JACK Lear arrived, unsolicited, on Barrie Rutter’s doorstep and made an immediate impression on the Hull actor and director.

Here was a script by Ben Benison that re-worked Shakespeare’s King Lear within the Yorkshire fishing industry, paying tribute to Hull’s trawling legacy while presenting universal themes such as love, betrayal and family disputes.

"It’s an industry I knew," says Barrie. "I worked on the trawlers as a student, unloading the wet fish in the Sixties’ heyday of the industry in Hull. All my family was in fishing or in the Merchant Navy."

Those quotes come from a decade ago when Barrie, at that time artistic director of the Halifax company Northern Broadsides, decided Benison’s play should receive its premiere on the East Coast and sent the script to Sir Alan Ayckbourn at the Stephen Joseph Theatre in Scarborough.

Now, his days with Broadsides behind him, actor-director Barrie is reviving Jack Lear at Hull Truck Theatre, joined in Benison's five-hander by Nicola Sanderson, Sarah Naughton, Olivia Onyehara and Andy Cryer, with the promise of "a new, exciting twist".

Rutter's Lear record now reads two King Lears and two Jack Lears as he revives the title role of the wealthy but tired, soon-to-be-retired trawler captain at the theatre where his Northern Broadsides' production of Richard III formed a prominent part of Hull's year as UK City of Culture in 2017.

In come a cappella folk songs composed by Robin Hood's Bay folk musician Eliza Carthy to complement Mike Waterson's All Hail To The Fishermen; out goes Benison's pejorative reference to "ill-neighboured Hull" from a decade ago or does it? Wait and see!

"I've always felt it should be re-staged on the East Coast again, where it's set [on the banks of the Humber], and so now we're doing it in Hull, where the change of venue and shape of the theatre [thrust, rather than in the round] have their own demands, and the audience have their own demands too.

"We have a new designer, a change of cast, and then there's your own growth over ten years, which means you can now read it more intelligently. On top of that, I've brought in Eliza who did all the music for me when I was at Shakespeare's Globe."

In Benison's modern-day play, trawler man Jack Lear is preparing to retire and hand over his fortune to his daughters, Morgana, Freda and Victoria. The sisters, however, have never seen eye to eye with each other or their tight-fisted father, and so they scheme and scrap over their inheritance, with the situation becoming even more tense as Edmund, a smooth-tongued womanising solicitor, enters their lives. Jack, meanwhile, ends up in a nursing home.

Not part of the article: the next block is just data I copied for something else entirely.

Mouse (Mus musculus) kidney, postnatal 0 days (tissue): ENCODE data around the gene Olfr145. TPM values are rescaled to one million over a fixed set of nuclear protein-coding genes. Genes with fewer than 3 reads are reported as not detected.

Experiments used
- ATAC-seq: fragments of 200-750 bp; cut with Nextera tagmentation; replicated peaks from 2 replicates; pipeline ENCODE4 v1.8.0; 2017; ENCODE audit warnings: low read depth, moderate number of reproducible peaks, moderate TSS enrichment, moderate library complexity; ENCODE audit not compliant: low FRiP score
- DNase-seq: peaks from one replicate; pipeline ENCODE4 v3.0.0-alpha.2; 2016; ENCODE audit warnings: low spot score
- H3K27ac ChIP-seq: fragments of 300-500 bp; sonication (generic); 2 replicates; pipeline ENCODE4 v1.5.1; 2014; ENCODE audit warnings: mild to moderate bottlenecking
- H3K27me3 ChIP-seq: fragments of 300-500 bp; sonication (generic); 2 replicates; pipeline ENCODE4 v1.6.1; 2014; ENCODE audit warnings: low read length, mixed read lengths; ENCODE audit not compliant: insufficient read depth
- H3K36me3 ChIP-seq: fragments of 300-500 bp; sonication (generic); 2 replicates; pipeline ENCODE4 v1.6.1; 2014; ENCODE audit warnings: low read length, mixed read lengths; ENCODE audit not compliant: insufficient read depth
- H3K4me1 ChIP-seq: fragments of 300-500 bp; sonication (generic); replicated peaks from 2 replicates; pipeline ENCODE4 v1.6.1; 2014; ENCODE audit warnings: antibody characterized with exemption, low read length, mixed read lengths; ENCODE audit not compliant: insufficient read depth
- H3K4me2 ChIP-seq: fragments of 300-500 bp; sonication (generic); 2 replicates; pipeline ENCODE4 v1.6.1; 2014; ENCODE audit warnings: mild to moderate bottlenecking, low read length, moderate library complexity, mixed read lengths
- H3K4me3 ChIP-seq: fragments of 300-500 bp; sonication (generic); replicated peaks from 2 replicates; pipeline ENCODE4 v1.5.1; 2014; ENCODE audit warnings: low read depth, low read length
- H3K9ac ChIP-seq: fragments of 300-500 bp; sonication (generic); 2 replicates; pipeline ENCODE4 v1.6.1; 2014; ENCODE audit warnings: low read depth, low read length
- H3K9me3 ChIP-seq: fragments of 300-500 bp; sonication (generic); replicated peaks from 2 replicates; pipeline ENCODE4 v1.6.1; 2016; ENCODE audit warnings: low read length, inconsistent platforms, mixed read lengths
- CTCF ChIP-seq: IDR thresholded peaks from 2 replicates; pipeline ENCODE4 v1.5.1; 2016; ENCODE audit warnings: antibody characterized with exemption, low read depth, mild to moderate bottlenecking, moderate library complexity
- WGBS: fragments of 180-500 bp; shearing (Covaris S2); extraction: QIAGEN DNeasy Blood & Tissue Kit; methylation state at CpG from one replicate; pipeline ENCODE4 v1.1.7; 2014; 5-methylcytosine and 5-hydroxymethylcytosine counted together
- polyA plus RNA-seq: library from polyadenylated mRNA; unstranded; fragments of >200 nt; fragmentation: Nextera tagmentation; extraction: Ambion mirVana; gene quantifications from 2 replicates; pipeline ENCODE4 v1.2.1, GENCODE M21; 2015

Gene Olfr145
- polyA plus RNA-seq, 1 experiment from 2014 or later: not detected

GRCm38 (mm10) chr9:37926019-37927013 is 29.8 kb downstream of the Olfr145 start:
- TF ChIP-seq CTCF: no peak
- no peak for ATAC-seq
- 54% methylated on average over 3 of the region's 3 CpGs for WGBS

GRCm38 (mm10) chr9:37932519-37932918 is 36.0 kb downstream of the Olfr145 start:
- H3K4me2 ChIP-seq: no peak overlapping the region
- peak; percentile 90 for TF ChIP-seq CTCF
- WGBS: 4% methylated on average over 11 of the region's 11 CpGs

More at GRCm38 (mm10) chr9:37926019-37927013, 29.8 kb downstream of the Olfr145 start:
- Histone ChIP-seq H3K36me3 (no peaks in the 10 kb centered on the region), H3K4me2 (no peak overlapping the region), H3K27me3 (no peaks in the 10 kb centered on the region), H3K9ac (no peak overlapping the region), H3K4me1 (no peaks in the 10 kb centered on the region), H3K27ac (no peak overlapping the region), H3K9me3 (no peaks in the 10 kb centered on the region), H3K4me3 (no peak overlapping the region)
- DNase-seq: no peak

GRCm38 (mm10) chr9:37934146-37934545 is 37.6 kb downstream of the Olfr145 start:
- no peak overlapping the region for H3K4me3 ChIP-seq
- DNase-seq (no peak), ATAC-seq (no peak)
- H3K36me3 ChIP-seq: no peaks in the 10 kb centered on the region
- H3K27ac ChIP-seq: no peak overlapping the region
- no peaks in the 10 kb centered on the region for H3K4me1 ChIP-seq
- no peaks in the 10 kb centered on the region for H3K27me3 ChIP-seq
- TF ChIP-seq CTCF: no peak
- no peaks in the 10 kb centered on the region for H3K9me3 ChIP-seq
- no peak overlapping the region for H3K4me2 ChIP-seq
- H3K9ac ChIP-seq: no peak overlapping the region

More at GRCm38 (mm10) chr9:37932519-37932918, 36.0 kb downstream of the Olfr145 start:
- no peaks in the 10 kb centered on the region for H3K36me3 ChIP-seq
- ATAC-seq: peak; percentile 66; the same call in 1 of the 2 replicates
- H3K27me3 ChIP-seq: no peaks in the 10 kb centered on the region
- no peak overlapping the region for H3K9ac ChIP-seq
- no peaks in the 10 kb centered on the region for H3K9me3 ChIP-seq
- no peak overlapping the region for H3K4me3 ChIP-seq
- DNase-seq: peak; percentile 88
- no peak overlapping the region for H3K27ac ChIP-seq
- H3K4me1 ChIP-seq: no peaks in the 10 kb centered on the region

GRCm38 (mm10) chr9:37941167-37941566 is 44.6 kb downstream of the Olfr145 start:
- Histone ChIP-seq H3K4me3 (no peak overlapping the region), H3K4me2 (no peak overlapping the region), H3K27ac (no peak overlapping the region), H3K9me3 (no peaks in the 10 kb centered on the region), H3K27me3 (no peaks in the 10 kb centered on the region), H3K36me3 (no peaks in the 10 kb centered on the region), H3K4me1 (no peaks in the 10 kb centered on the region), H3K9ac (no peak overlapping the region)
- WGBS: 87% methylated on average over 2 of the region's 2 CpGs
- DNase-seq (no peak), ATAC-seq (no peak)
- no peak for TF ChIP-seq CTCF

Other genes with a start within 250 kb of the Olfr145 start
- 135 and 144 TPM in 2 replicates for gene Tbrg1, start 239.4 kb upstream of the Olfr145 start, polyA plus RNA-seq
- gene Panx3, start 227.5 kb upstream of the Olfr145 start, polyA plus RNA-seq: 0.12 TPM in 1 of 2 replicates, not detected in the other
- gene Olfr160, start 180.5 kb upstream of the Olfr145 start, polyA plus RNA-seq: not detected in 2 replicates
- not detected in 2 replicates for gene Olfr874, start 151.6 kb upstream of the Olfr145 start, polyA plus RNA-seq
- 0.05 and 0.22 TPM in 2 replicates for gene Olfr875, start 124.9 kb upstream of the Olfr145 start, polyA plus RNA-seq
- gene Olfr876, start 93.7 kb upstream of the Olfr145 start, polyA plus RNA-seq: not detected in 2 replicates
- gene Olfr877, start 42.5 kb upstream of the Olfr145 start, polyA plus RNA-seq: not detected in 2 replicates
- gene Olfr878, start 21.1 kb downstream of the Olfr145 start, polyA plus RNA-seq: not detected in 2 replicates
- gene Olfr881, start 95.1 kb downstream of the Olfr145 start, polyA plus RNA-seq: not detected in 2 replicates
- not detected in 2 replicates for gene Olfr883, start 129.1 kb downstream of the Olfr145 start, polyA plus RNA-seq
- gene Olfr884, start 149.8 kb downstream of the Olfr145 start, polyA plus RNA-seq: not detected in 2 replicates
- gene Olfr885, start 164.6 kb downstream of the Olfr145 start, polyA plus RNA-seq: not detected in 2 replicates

"Playing Shakespeare's Lear certainly comes into play in my approach to Jack Lear," says Barrie, who was directed by Sir Jonathan Miller on the last occasion. "Jonathan helped me, especially for 'the mad scene', where he said, 'what you are doing is a bit coy, when mad people don't act 'surprised'; they're not surprised.

"That was an observation from a doctor [Miller] that I've passed on to other actors: nothing takes you by surprise when you're in that twilight world."

Jack Lear has a contemporary setting but retains swords and the language style of Shakespeare’s play, being written in “pugnaciously poetic” iambic pentameter, while drawing on the knowledge of Benison’s partner, Britta, the daughter of a Danish fisherman. "He brought two worlds together: fishing and Scandinavian folk lore, while utilising the structure of King Lear," says Barrie.

"But I've always said, you don't need to know King Lear to enjoy Jack Lear. The emotional world of conflict is there for all to see, and it matters not a jot whether you've seen Shakespeare's play. It really is a play that stands up on its own merits, head held high."

Praising the play's unashamed theatricality, Barrie says: "It’s a glorious piece, with rock’n’roll dialogue that’s a pleasure to say.

"Luckily, when I posited the possibility of doing it in Hull, [artistic director] Mark Babych was full of it and delighted to put it on."

Now a freelance, Barrie, 72, feels extra pressure staging the revival in his home city. "The fear of failure is bigger," he reasons. "You just have to hope that people will respond to it, otherwise you have to crawl away from your home town with your tail between your legs," he says. "But there's no reason for that to happen."

Jack Lear runs at Hull Truck Theatre until February 2. Box office: 01482 323638 or at hulltruck.co.uk.

Charles Hutchinson